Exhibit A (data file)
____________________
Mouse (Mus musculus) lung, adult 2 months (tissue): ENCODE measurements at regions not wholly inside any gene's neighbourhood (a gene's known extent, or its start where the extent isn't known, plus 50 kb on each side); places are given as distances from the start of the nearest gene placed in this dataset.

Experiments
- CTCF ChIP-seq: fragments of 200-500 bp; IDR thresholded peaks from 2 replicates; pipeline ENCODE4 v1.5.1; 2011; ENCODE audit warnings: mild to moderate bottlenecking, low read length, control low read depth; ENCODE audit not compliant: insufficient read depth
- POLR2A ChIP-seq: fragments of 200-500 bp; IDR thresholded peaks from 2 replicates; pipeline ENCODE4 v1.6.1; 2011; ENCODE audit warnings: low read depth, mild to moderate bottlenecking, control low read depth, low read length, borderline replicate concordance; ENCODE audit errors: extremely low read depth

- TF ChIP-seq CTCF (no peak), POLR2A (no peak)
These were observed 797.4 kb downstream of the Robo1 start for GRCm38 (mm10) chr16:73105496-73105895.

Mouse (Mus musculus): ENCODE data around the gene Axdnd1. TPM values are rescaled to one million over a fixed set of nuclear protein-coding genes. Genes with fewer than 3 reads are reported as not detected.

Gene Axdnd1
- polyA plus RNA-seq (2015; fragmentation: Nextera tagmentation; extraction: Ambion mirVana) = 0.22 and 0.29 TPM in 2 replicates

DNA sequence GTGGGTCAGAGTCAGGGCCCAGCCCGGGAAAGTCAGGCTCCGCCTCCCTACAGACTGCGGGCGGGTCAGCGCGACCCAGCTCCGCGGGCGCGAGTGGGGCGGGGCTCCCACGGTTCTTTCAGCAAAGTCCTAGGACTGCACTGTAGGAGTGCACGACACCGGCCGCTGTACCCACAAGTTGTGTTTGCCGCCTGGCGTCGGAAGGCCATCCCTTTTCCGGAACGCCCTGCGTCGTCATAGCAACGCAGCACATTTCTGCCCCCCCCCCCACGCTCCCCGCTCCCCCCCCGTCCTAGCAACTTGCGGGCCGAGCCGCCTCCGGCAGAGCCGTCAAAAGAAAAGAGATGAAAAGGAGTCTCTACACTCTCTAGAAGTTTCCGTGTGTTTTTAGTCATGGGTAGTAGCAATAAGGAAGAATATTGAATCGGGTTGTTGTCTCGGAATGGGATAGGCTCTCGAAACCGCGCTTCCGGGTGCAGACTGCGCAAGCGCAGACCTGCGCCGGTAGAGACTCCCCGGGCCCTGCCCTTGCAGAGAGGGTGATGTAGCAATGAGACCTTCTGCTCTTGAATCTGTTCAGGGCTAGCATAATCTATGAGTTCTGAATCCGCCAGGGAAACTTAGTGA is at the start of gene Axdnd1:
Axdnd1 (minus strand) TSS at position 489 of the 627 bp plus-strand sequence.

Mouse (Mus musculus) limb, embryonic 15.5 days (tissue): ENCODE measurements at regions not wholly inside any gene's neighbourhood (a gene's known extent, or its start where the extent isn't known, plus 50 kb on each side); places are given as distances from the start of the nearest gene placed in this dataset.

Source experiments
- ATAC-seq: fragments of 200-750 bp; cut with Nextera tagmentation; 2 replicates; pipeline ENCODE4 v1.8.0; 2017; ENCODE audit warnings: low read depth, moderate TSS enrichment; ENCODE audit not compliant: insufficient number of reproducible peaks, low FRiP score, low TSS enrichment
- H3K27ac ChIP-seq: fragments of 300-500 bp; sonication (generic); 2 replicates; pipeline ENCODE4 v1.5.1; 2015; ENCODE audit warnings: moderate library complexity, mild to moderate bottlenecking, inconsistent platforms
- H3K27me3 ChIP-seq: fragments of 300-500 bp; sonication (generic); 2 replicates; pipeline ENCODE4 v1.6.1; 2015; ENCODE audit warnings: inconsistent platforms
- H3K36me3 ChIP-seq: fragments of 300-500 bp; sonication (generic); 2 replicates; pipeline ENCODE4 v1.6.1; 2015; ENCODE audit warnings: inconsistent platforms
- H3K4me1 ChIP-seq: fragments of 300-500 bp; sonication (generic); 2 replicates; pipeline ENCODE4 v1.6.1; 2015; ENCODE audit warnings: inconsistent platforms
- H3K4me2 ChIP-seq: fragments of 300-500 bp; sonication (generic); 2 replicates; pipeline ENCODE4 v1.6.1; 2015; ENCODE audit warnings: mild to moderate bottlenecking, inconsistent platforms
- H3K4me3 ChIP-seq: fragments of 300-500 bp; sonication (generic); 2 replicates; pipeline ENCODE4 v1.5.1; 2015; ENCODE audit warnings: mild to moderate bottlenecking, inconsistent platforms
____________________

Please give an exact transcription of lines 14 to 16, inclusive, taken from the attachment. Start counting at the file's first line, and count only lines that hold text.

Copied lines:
- ATAC-seq: fragments of 200-750 bp; cut with Nextera tagmentation; 2 replicates; pipeline ENCODE4 v1.8.0; 2017; ENCODE audit warnings: low read depth, moderate TSS enrichment; ENCODE audit not compliant: insufficient number of reproducible peaks, low FRiP score, low TSS enrichment
- H3K27ac ChIP-seq: fragments of 300-500 bp; sonication (generic); 2 replicates; pipeline ENCODE4 v1.5.1; 2015; ENCODE audit warnings: moderate library complexity, mild to moderate bottlenecking, inconsistent platforms
- H3K27me3 ChIP-seq: fragments of 300-500 bp; sonication (generic); 2 replicates; pipeline ENCODE4 v1.6.1; 2015; ENCODE audit warnings: inconsistent platforms